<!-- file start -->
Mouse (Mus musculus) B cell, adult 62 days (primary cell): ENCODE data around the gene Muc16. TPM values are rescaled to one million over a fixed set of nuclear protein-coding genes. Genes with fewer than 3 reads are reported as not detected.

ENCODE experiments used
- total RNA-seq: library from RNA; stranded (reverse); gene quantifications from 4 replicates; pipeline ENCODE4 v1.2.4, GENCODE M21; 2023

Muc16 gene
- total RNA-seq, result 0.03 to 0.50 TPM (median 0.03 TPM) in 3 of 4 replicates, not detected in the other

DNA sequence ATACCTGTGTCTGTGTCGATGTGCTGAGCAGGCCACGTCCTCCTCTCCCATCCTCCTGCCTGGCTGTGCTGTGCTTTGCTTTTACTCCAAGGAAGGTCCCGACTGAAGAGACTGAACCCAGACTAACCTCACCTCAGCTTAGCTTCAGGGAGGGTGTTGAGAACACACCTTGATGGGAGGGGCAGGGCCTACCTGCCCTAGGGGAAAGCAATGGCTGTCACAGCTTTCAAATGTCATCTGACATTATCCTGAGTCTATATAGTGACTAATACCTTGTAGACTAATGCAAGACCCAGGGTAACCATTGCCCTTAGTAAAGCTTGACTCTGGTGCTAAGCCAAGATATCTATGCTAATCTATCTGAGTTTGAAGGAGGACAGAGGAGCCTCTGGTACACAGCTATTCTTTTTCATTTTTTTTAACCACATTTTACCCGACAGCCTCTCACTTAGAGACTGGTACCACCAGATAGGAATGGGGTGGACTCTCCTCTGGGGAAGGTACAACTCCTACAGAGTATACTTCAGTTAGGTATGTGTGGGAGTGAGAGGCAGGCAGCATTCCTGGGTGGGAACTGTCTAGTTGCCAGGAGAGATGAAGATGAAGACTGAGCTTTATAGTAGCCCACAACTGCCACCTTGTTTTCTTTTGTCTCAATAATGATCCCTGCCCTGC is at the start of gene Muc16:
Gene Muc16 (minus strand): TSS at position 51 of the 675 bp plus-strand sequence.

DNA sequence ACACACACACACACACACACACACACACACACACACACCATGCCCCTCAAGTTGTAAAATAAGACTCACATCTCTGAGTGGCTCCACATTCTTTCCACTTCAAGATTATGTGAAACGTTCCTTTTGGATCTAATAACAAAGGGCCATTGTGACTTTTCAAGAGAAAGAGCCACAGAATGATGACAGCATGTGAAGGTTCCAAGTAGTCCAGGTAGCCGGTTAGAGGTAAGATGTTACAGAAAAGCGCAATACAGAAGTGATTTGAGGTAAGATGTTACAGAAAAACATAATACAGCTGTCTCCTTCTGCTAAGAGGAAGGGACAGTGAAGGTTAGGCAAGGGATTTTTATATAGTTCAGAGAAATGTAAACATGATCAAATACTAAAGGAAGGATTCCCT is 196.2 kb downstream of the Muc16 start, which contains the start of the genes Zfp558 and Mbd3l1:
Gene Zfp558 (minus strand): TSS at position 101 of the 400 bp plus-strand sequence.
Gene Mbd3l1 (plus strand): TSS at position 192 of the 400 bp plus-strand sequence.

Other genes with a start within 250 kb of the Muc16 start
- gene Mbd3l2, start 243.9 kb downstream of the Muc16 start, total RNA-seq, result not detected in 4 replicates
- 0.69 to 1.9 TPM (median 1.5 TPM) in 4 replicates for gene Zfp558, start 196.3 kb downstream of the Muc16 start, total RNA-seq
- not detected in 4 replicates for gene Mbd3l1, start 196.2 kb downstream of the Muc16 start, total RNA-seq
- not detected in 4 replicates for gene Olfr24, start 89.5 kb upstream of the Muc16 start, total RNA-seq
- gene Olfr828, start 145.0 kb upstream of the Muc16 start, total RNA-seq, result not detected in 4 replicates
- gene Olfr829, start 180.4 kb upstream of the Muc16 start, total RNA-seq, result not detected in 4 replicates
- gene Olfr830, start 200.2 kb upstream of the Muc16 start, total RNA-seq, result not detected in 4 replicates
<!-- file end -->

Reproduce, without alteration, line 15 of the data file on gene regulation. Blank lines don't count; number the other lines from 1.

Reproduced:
- not detected in 4 replicates for gene Olfr24, start 89.5 kb upstream of the Muc16 start, total RNA-seq